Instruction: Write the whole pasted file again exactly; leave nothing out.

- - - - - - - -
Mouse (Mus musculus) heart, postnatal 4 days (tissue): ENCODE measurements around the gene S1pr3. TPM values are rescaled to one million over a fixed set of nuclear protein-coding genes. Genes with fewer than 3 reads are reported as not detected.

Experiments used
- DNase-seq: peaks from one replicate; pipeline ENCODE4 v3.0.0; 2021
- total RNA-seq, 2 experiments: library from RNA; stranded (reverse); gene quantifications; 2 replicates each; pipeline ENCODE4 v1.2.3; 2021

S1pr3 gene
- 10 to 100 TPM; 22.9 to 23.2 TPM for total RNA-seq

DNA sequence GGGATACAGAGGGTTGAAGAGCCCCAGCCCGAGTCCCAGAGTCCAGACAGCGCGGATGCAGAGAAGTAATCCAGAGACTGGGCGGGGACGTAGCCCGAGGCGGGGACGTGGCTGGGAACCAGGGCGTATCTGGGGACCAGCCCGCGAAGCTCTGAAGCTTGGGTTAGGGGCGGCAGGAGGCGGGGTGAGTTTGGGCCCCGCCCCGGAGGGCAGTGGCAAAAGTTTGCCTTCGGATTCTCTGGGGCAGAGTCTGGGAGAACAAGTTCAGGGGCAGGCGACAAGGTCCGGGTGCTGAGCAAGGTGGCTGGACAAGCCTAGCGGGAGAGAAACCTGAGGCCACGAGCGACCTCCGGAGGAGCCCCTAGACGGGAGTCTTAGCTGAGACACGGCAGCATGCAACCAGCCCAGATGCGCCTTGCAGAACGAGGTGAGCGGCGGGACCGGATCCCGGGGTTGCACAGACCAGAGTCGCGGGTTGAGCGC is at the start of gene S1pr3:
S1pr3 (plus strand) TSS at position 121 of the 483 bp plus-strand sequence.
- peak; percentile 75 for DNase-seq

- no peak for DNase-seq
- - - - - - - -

Mouse (Mus musculus) heart, postnatal 4 days (tissue): ENCODE measurements around the gene S1pr3. TPM values are rescaled to one million over a fixed set of nuclear protein-coding genes. Genes with fewer than 3 reads are reported as not detected.

Experiments used
- DNase-seq: peaks from one replicate; pipeline ENCODE4 v3.0.0; 2021
- total RNA-seq, 2 experiments: library from RNA; stranded (reverse); gene quantifications; 2 replicates each; pipeline ENCODE4 v1.2.3; 2021

S1pr3 gene
- 10 to 100 TPM; 22.9 to 23.2 TPM for total RNA-seq

DNA sequence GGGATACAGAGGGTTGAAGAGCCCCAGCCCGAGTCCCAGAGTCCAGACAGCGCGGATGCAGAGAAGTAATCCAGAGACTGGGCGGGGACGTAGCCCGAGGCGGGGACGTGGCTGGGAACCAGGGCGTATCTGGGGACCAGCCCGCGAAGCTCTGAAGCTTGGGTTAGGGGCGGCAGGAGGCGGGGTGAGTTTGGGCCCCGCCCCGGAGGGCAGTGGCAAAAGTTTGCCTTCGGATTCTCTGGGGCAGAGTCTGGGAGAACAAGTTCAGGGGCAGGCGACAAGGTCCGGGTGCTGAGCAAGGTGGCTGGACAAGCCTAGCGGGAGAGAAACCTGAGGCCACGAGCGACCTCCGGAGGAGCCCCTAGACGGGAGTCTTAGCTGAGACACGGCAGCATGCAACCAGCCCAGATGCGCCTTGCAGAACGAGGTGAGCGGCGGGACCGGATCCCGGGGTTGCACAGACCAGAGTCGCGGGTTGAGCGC is at the start of gene S1pr3:
S1pr3 (plus strand) TSS at position 121 of the 483 bp plus-strand sequence.
- peak; percentile 75 for DNase-seq

- no peak for DNase-seq